PR: The narrative voice is slightly formal, almost baroque. I found it very seductive. In fact, the narrator almost emerges as another character. Who do you think influenced your style in this story (if anyone)?
MA: I’ve always loved Virginia Woolf’s sentences, and though I would never be so bold as to compare my work to hers, her style of moving between characters in To the Lighthouse was a model for this story. Also Faulkner and Cormac McCarthy for voice. Toni Morrison and Marilynne Robinson are always influences. The incredible lyricism of their sentences. I think those two write better sentences (and books, for that matter) than anyone around. And also the King James Bible, which I’d never read before but found helpful to look at when I was experimenting with the voice. Some beautiful sentences in there, too.
PR: Can you tell us a little about the decision to incorporate God at the end?
MA: Yeah, God kind of snuck his way in there! I think it had to do with the biblical content of the story: like floods and gardens, fires can’t really escape the biblical symbolism, so I figured I’d just try to work with it in an interesting way. And I wanted to test how far I could take the omniscient point of view, just for fun. The narrator assumes a God-like perspective throughout the story, and I liked the idea that in the final image we actually take another step back and zoom so far out that we’re watching God watch the fire. But I also think of this story as a sort of fable about the West, and I felt that the fabulous structure demanded some kind of “moral.” In one way or another, most of us subscribe to the profoundly human-centric view of the universe, in which we’re at the center of things and God is always paying very close attention to whatever foolishness we’re up to down here. But I wanted to open up the possibility of a contrasting perspective, in which all our greatest human dramas might be considered pretty trivial and uninteresting in the grander scheme of things. I hope the final image of God holds the tension between those two views, and carries the weight of the “moral.”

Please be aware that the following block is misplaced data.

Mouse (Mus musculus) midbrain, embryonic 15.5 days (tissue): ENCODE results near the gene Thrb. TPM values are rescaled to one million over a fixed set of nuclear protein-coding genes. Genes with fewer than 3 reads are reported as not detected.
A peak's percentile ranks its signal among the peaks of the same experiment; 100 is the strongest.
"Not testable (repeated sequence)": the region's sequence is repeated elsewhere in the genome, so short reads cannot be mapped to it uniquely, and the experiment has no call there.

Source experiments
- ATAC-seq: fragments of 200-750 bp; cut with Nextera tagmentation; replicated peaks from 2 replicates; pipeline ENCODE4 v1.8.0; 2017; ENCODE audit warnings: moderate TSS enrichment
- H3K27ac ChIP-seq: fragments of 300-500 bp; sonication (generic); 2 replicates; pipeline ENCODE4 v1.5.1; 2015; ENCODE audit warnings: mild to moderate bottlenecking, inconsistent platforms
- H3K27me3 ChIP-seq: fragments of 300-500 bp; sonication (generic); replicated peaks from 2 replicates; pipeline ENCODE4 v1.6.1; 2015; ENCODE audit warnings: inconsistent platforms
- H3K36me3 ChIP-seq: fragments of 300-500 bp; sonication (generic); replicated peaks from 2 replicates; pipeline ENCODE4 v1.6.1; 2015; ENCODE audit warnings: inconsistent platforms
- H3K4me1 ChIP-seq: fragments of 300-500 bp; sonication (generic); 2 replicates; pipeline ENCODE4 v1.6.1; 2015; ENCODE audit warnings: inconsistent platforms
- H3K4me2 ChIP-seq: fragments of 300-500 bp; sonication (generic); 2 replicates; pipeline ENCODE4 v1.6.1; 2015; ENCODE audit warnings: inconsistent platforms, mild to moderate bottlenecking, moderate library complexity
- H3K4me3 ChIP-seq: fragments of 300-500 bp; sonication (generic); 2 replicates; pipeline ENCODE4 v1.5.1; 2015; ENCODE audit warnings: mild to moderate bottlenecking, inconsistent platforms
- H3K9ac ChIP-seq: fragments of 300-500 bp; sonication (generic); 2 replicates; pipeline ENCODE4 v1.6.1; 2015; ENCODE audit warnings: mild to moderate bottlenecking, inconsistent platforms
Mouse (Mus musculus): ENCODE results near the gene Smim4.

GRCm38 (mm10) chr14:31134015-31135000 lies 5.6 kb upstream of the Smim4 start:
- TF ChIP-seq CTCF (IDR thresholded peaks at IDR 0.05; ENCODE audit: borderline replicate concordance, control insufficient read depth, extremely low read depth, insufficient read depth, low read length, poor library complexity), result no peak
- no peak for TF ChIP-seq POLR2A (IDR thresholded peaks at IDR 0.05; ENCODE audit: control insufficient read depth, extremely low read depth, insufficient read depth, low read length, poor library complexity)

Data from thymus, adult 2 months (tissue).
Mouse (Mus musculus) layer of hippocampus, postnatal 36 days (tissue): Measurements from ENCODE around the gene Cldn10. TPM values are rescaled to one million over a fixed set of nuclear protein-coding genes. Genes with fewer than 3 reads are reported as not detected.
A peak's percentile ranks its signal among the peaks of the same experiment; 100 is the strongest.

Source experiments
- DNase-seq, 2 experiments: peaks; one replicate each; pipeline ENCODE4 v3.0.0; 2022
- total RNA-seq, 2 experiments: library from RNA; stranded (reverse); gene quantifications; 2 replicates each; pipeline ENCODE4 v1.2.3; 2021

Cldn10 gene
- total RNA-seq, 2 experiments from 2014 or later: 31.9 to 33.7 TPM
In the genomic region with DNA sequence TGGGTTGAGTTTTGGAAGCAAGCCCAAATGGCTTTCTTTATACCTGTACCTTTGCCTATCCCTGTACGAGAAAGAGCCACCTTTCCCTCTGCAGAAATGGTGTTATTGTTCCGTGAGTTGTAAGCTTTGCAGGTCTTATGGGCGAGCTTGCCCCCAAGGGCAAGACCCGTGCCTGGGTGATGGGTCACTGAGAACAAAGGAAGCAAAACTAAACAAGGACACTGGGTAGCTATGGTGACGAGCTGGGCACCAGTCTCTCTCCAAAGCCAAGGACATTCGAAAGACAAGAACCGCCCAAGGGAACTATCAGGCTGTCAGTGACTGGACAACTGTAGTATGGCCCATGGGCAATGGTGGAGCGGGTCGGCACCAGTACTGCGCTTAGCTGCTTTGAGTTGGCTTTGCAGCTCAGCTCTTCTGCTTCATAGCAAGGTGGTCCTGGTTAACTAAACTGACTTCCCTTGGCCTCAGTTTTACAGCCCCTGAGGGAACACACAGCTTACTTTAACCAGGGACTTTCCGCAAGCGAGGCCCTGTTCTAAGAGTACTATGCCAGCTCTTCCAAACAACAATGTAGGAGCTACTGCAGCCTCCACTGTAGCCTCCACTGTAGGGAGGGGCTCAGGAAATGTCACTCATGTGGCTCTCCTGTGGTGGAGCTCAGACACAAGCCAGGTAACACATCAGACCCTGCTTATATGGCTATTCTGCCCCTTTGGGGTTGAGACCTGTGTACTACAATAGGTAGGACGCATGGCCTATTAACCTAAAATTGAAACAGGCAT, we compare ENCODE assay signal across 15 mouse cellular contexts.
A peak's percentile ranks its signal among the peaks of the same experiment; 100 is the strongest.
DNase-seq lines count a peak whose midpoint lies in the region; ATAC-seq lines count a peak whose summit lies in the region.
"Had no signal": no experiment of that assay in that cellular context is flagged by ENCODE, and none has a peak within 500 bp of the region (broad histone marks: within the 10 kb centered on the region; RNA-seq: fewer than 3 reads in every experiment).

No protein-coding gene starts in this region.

PR: Do you have a favorite novel or non-fiction book about frontier life in America?
MA: For novels, probably either Willa Cather’s My Ántonia or Cormac McCarthy’s Blood Meridian. There are also some great short stories about the West set during that time period, like Ron Hansen’s “Wickedness.” And some beautiful scenes of Kansas after the Civil War in Marilynne Robinson’s Gilead. For non-fiction, Ned Blackhawk’s Violence Over the Land and William Cronon’s Nature’s Metropolis are both amazing books that taught me a lot about white colonial settlement in the West, among other things. And I had a ton of fun reading Ian Frazier’s Great Plains.
PR: What are you working on now?
MA: I’m almost afraid to answer because it seems so predictable. But, truthfully, I’m in the early stages of writing an historical novel about the American West.
PR: What is the best bit of advice about writing you have ever received?
MA: I’ve been incredibly lucky to have many wonderfully generous, kind, and intelligent writing mentors. Some of them have told me at crucial points that not-so-good work I’d written was, well, not so good. I’ve always been grateful to them for that. So probably the best advice I’ve received is to stop doing whatever I was doing and try something different instead. When I was in college, ZZ Packer visited my school to give a reading, and somehow I had the absurd good fortune of having a manuscript conference with her. At the time, I was writing these short stories that were just totally derivative. And she called me on it. She even named the writers I was copying. I thought I was really cleverly hiding my influences, and she saw right through me. But then she told me that imitating writers you admire is not necessarily a bad thing, and can be very productive. Once you’ve done an imitation, she said, the important thing is to try to discern what’s different about your work, what your specific obsession is, what unique voice or weirdness you’ve created. Then, write into that weirdness.